Our reader reviews allow you to share your comments on titles you liked, or didn't, with others. By submitting an online review, you are representing to Barnes & that all information contained in your review is original and accurate in all respects, and that the submission of such content by you and the posting of such content by Barnes & does not and will not violate the rights of any third party. Please follow the rules below to help ensure that your review can be posted.

Reviews by Our Customers Under the Age of 13

We highly value and respect everyone's opinion concerning the titles we offer. However, we cannot allow persons under the age of 13 to have accounts at or to post customer reviews. Please see our Terms of Use for more details.

What to exclude from your review:

Please do not write about reviews, commentary, or information posted on the product page. If you see any errors in the information on the product page, please send us an email.

Reviews should not contain any of the following:

  • - HTML tags, profanity, obscenities, vulgarities, or comments that defame anyone
  • - Time-sensitive information such as tour dates, signings, lectures, etc.
  • - Single-word reviews. Other people will read your review to discover why you liked or didn't like the title. Be descriptive.
  • - Comments focusing on the author or that may ruin the ending for others
  • - Phone numbers, addresses, URLs
  • - Pricing and availability information or alternative ordering information
  • - Advertisements or commercial solicitation


  • - By submitting a review, you grant to Barnes & and its sublicensees the royalty-free, perpetual, irrevocable right and license to use the review in accordance with the Barnes & Terms of Use.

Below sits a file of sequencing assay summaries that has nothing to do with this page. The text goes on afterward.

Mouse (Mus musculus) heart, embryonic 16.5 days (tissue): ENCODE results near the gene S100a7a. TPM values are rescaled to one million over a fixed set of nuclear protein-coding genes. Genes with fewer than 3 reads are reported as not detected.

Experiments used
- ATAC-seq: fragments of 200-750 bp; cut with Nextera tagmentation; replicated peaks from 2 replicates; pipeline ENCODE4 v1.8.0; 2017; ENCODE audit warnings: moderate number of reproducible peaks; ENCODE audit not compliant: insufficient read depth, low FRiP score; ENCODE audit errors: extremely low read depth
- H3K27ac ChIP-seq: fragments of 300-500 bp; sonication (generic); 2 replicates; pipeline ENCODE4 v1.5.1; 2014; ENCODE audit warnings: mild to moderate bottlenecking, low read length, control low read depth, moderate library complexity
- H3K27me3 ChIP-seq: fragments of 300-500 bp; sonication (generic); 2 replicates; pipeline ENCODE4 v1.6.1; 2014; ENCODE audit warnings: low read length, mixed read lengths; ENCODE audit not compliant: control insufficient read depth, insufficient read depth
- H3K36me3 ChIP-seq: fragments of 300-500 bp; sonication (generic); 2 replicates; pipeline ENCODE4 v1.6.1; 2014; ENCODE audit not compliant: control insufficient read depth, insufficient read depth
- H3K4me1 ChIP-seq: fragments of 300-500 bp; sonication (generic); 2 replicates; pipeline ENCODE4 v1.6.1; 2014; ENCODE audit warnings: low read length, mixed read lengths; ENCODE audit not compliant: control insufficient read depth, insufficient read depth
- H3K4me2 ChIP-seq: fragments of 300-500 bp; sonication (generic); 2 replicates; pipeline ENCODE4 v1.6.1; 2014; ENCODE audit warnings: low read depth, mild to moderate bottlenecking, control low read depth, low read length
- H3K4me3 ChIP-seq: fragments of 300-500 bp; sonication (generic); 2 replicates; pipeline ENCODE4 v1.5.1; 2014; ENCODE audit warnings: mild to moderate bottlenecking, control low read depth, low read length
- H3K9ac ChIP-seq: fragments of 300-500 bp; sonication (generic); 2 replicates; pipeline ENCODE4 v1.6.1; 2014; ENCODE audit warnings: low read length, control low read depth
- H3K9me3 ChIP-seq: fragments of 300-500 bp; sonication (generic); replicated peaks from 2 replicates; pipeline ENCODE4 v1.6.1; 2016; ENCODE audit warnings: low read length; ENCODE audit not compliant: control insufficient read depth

• - Barnes & reserves the right not to post any review -- particularly those that do not follow the terms and conditions of these Rules. Barnes & also reserves the right to remove any review at any time without notice.
  • - See Terms of Use for other conditions and disclaimers.
Search for Products You'd Like to Recommend

Recommend other products that relate to your review. Just search for them below and share!

Create a Pen Name

Your Pen Name is your unique identity on It will appear on the reviews you write and other website activities. Your Pen Name cannot be edited, changed or deleted once submitted.

Your Pen Name can be any combination of alphanumeric characters (plus - and _), and must be at least two characters long.

Continue Anonymously
Sort by: Showing 1 Customer Reviews
  • Anonymous

    Posted April 24, 2002

    This is prosthetics?

    The editor of this book leads off with a pretentious pseudo-intellectual argument about how prostheses symbolize male sexuality. Thank God he didn't write the entire book. This is a collection of essays some of which are only vaguely related to prosthetics. The chapter on the total hip replacement becomes little more than a list of names and dates in it's second half but the first half relates an interesting history of early efforts at hip joint replacement. Three chapters will be of interest to the prosthetic limb specialist. A discussion of Russian prosthetic services in the World War I era examines the priorities in selecting prosthetic designs. Chapters on civil war era prosthetics and communication between prosthetist and amputees are of the greatest interest. If you are prosthetic professional you will enjoy reading portions of this book but much I found much of the material of marginal interest or even off-topic, go for the paper bound edition.

    Was this review helpful? Yes  No   Report this review
Sort by: Showing 1 Customer Reviews

If you find inappropriate content, please report it to Barnes & Noble
Why is this product inappropriate?
Comments (optional)